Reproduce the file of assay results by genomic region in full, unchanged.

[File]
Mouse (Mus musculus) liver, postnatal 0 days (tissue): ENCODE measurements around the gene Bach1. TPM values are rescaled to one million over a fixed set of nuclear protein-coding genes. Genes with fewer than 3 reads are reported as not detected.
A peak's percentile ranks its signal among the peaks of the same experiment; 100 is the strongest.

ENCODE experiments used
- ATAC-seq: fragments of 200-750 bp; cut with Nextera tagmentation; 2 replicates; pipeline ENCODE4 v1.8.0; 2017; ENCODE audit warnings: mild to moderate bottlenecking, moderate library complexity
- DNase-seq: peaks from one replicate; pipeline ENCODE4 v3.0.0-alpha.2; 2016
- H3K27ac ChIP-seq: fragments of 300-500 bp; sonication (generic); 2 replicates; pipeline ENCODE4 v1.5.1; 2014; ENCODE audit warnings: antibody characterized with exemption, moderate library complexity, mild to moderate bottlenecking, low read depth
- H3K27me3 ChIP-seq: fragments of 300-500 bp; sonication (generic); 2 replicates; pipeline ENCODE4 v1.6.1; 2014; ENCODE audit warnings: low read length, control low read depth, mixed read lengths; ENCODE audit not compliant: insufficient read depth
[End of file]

Mouse (Mus musculus) liver, postnatal 0 days (tissue): ENCODE measurements around the gene Bach1. TPM values are rescaled to one million over a fixed set of nuclear protein-coding genes. Genes with fewer than 3 reads are reported as not detected.
A peak's percentile ranks its signal among the peaks of the same experiment; 100 is the strongest.

ENCODE experiments used
- ATAC-seq: fragments of 200-750 bp; cut with Nextera tagmentation; 2 replicates; pipeline ENCODE4 v1.8.0; 2017; ENCODE audit warnings: mild to moderate bottlenecking, moderate library complexity
- DNase-seq: peaks from one replicate; pipeline ENCODE4 v3.0.0-alpha.2; 2016
- H3K27ac ChIP-seq: fragments of 300-500 bp; sonication (generic); 2 replicates; pipeline ENCODE4 v1.5.1; 2014; ENCODE audit warnings: antibody characterized with exemption, moderate library complexity, mild to moderate bottlenecking, low read depth
- H3K27me3 ChIP-seq: fragments of 300-500 bp; sonication (generic); 2 replicates; pipeline ENCODE4 v1.6.1; 2014; ENCODE audit warnings: low read length, control low read depth, mixed read lengths; ENCODE audit not compliant: insufficient read depth